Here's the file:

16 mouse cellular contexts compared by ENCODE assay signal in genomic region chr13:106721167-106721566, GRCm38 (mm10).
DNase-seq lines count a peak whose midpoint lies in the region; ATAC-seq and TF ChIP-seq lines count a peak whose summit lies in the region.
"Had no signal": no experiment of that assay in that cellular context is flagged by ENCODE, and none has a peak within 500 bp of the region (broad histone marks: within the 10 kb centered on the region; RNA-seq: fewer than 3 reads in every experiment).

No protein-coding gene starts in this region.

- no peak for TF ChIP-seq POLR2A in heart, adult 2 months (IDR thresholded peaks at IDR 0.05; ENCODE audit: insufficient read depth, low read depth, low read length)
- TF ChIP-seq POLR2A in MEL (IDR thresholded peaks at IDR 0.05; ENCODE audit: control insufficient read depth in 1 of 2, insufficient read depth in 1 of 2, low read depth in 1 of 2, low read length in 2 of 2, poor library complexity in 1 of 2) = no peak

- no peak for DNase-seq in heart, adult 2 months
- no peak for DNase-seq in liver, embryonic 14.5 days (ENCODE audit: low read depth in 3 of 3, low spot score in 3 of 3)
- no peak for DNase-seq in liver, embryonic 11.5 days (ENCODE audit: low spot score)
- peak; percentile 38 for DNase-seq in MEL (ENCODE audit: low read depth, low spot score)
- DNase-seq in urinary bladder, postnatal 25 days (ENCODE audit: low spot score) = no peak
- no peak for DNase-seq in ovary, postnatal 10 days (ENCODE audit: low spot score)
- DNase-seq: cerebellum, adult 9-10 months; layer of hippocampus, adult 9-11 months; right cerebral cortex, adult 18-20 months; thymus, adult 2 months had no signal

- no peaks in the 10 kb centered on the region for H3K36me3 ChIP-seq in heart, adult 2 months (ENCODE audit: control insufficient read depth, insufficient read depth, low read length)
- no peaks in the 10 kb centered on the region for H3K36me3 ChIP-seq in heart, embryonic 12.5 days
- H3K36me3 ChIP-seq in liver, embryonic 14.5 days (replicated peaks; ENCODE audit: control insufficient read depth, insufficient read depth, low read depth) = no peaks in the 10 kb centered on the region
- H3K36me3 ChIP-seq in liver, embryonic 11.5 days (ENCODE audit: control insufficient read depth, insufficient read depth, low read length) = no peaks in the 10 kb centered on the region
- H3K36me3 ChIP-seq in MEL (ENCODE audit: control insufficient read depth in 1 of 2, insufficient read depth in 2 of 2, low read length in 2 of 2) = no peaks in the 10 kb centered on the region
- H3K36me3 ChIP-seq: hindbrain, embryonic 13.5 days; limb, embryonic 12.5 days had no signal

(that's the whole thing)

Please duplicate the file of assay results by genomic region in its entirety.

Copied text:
16 mouse cellular contexts compared by ENCODE assay signal in genomic region chr13:106721167-106721566, GRCm38 (mm10).
DNase-seq lines count a peak whose midpoint lies in the region; ATAC-seq and TF ChIP-seq lines count a peak whose summit lies in the region.
"Had no signal": no experiment of that assay in that cellular context is flagged by ENCODE, and none has a peak within 500 bp of the region (broad histone marks: within the 10 kb centered on the region; RNA-seq: fewer than 3 reads in every experiment).

No protein-coding gene starts in this region.

- no peak for TF ChIP-seq POLR2A in heart, adult 2 months (IDR thresholded peaks at IDR 0.05; ENCODE audit: insufficient read depth, low read depth, low read length)
- TF ChIP-seq POLR2A in MEL (IDR thresholded peaks at IDR 0.05; ENCODE audit: control insufficient read depth in 1 of 2, insufficient read depth in 1 of 2, low read depth in 1 of 2, low read length in 2 of 2, poor library complexity in 1 of 2) = no peak

- no peak for DNase-seq in heart, adult 2 months
- no peak for DNase-seq in liver, embryonic 14.5 days (ENCODE audit: low read depth in 3 of 3, low spot score in 3 of 3)
- no peak for DNase-seq in liver, embryonic 11.5 days (ENCODE audit: low spot score)
- peak; percentile 38 for DNase-seq in MEL (ENCODE audit: low read depth, low spot score)
- DNase-seq in urinary bladder, postnatal 25 days (ENCODE audit: low spot score) = no peak
- no peak for DNase-seq in ovary, postnatal 10 days (ENCODE audit: low spot score)
- DNase-seq: cerebellum, adult 9-10 months; layer of hippocampus, adult 9-11 months; right cerebral cortex, adult 18-20 months; thymus, adult 2 months had no signal

- no peaks in the 10 kb centered on the region for H3K36me3 ChIP-seq in heart, adult 2 months (ENCODE audit: control insufficient read depth, insufficient read depth, low read length)
- no peaks in the 10 kb centered on the region for H3K36me3 ChIP-seq in heart, embryonic 12.5 days
- H3K36me3 ChIP-seq in liver, embryonic 14.5 days (replicated peaks; ENCODE audit: control insufficient read depth, insufficient read depth, low read depth) = no peaks in the 10 kb centered on the region
- H3K36me3 ChIP-seq in liver, embryonic 11.5 days (ENCODE audit: control insufficient read depth, insufficient read depth, low read length) = no peaks in the 10 kb centered on the region
- H3K36me3 ChIP-seq in MEL (ENCODE audit: control insufficient read depth in 1 of 2, insufficient read depth in 2 of 2, low read length in 2 of 2) = no peaks in the 10 kb centered on the region
- H3K36me3 ChIP-seq: hindbrain, embryonic 13.5 days; limb, embryonic 12.5 days had no signal